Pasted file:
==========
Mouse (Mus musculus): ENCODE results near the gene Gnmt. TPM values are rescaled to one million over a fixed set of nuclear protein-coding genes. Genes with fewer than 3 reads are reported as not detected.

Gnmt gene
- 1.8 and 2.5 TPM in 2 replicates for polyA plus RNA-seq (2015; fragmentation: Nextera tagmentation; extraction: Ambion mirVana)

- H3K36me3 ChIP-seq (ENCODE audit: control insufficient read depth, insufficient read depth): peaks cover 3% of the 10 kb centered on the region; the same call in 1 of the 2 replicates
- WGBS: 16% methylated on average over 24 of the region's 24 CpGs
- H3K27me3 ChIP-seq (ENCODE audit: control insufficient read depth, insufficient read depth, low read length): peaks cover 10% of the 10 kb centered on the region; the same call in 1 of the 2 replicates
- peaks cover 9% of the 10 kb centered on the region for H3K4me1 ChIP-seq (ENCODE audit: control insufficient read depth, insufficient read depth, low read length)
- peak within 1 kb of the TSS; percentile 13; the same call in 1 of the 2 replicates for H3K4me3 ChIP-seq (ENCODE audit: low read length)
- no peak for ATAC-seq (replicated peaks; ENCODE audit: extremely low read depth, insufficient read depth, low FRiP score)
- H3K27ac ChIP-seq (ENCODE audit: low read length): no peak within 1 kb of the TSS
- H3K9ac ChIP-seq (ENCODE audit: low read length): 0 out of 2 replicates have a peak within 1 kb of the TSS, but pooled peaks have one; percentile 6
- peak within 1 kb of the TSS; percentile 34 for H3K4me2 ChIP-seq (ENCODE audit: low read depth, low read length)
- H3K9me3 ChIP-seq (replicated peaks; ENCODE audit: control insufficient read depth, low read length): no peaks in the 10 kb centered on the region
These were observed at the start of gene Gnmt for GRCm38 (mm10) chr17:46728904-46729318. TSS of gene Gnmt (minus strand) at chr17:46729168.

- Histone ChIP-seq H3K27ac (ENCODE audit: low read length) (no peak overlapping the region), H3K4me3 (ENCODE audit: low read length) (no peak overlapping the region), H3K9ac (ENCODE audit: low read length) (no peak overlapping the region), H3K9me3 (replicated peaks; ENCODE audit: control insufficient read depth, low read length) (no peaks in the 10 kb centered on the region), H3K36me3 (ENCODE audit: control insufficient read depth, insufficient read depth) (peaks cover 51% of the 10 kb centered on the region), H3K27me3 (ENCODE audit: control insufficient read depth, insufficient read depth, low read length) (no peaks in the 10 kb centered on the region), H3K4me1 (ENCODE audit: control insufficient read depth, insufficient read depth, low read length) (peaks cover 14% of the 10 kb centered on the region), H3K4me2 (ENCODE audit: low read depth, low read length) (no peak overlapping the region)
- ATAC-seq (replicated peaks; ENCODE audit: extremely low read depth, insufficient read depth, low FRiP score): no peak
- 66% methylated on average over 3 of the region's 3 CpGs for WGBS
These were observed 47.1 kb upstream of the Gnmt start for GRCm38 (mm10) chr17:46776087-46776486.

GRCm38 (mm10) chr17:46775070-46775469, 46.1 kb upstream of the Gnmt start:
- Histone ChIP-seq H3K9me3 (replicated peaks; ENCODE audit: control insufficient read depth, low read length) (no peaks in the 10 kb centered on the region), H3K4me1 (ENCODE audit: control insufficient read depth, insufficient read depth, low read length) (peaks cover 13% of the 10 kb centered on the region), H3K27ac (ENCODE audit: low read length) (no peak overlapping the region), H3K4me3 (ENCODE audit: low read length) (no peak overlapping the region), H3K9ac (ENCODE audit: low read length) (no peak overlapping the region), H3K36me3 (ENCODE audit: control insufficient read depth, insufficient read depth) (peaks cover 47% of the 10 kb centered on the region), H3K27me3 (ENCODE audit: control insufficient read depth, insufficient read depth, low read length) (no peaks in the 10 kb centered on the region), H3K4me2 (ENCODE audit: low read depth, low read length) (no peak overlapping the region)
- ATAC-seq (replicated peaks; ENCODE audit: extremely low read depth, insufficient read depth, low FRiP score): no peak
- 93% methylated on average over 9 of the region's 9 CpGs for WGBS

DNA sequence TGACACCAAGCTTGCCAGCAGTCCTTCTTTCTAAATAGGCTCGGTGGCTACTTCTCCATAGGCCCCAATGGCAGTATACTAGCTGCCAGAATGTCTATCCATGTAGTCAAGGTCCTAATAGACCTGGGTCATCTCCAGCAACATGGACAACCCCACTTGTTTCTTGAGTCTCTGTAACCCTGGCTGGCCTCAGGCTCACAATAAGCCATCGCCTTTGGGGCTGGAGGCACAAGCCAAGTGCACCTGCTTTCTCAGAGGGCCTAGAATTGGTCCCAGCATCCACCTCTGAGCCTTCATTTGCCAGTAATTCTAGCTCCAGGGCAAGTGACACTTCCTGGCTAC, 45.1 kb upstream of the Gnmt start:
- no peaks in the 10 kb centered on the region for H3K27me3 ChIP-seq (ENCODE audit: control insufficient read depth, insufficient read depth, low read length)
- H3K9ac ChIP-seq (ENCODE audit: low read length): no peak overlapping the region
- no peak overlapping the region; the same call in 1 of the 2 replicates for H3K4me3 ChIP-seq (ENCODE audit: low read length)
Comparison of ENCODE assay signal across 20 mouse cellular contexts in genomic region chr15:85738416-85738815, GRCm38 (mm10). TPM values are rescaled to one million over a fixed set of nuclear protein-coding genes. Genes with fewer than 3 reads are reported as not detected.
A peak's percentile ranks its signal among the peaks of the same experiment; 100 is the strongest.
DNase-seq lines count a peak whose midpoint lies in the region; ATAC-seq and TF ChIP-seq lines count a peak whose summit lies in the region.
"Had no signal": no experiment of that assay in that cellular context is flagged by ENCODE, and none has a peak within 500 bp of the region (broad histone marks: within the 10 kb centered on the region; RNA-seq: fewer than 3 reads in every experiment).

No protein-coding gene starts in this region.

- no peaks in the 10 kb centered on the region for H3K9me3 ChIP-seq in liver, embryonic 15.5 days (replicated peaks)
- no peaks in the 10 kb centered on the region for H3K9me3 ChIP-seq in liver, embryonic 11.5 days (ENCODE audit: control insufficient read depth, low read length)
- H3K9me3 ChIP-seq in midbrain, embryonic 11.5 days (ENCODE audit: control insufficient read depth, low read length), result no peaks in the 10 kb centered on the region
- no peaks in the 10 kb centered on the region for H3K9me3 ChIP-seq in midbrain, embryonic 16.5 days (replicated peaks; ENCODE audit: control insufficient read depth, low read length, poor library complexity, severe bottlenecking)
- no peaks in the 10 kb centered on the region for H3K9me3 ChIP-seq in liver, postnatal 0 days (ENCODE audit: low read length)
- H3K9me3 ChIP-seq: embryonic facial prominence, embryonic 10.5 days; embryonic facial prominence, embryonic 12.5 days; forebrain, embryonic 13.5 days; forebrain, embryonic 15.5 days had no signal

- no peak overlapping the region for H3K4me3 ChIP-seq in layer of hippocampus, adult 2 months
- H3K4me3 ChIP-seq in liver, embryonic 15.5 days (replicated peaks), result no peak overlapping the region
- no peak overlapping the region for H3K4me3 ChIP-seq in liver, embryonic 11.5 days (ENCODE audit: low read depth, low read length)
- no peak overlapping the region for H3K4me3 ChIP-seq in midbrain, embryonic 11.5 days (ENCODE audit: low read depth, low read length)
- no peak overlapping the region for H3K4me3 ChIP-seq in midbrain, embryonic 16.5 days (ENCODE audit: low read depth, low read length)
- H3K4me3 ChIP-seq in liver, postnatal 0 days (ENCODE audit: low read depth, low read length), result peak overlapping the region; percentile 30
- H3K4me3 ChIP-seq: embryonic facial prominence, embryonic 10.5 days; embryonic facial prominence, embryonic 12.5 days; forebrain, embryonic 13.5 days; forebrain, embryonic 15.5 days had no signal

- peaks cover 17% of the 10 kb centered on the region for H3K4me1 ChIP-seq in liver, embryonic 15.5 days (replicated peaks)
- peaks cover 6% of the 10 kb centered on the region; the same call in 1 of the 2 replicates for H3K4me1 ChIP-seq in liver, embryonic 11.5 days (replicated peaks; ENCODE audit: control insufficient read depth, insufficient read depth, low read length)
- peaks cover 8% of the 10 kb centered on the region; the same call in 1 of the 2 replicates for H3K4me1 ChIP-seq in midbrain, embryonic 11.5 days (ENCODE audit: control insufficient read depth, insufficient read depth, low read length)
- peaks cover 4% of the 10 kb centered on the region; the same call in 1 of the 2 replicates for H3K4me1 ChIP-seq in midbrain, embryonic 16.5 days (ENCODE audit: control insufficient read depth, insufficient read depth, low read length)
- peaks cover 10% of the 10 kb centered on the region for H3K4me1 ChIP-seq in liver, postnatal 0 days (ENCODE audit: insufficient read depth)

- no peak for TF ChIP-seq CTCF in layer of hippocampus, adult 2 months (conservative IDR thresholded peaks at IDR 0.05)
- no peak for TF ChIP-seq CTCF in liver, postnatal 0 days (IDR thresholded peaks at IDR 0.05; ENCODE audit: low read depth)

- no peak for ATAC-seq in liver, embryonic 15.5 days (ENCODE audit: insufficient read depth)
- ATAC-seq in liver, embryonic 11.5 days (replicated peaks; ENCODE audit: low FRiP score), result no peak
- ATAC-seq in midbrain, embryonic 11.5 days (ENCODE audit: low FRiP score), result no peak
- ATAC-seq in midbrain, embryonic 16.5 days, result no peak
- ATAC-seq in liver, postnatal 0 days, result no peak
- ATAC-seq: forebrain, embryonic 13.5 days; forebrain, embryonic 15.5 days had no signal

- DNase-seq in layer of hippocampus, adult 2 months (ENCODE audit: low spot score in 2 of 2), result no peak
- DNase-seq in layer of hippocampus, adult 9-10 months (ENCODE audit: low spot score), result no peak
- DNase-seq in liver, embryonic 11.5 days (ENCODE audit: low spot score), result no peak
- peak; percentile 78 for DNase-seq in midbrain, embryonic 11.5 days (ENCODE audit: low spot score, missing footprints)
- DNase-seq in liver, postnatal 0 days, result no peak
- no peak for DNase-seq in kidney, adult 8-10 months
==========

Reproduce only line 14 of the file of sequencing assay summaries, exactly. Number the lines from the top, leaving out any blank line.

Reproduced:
These were observed at the start of gene Gnmt for GRCm38 (mm10) chr17:46728904-46729318. TSS of gene Gnmt (minus strand) at chr17:46729168.